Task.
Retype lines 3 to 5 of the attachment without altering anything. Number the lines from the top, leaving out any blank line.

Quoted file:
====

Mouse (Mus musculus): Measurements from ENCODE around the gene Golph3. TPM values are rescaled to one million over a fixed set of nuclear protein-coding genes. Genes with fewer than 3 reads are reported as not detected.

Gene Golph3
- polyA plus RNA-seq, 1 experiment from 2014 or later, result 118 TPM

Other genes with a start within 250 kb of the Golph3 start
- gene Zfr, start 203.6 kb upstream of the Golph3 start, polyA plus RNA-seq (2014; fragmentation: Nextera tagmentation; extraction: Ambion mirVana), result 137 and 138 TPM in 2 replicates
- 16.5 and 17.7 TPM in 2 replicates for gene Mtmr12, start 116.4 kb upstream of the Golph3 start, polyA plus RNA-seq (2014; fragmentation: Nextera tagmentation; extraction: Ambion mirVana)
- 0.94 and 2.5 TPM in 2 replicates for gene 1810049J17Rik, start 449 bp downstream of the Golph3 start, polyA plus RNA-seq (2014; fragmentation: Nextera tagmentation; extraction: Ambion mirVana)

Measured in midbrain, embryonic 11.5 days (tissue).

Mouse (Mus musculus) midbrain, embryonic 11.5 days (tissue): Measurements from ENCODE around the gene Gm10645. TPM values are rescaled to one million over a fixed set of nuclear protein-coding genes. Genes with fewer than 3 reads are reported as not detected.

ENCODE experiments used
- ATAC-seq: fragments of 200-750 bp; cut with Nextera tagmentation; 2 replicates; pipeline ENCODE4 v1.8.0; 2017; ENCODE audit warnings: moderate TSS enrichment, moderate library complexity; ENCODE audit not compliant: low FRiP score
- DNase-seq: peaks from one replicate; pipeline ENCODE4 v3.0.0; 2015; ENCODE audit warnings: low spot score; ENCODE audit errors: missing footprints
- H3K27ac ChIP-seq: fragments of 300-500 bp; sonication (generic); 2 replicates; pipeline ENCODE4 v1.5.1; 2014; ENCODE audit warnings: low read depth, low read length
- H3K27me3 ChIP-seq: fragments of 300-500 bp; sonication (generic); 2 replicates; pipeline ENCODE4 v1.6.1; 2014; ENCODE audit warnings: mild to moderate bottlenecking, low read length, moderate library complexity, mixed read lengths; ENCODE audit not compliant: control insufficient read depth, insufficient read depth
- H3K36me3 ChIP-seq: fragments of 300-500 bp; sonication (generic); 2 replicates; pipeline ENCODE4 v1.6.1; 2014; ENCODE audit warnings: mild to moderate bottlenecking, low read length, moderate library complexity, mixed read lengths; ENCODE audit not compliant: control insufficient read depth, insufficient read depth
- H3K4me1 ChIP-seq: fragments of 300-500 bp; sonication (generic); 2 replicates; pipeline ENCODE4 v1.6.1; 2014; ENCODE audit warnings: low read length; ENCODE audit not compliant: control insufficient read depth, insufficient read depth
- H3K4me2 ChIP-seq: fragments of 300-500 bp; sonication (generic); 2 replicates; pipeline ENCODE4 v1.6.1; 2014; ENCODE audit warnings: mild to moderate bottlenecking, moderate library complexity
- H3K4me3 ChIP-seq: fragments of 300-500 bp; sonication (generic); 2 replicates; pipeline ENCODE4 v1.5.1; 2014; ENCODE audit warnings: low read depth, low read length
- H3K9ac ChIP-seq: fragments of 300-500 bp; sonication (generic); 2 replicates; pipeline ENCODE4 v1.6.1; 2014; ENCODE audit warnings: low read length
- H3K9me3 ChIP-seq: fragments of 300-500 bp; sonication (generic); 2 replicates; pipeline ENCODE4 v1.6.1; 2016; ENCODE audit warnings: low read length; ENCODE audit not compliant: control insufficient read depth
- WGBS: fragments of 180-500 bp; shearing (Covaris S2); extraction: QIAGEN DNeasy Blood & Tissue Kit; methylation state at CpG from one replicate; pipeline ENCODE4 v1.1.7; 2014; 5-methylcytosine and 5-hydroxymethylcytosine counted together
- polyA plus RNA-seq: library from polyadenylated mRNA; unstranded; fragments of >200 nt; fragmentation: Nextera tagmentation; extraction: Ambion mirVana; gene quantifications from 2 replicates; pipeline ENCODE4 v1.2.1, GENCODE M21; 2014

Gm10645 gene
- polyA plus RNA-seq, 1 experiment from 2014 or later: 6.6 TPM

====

- polyA plus RNA-seq, 1 experiment from 2014 or later, result 118 TPM

Other genes with a start within 250 kb of the Golph3 start
- gene Zfr, start 203.6 kb upstream of the Golph3 start, polyA plus RNA-seq (2014; fragmentation: Nextera tagmentation; extraction: Ambion mirVana), result 137 and 138 TPM in 2 replicates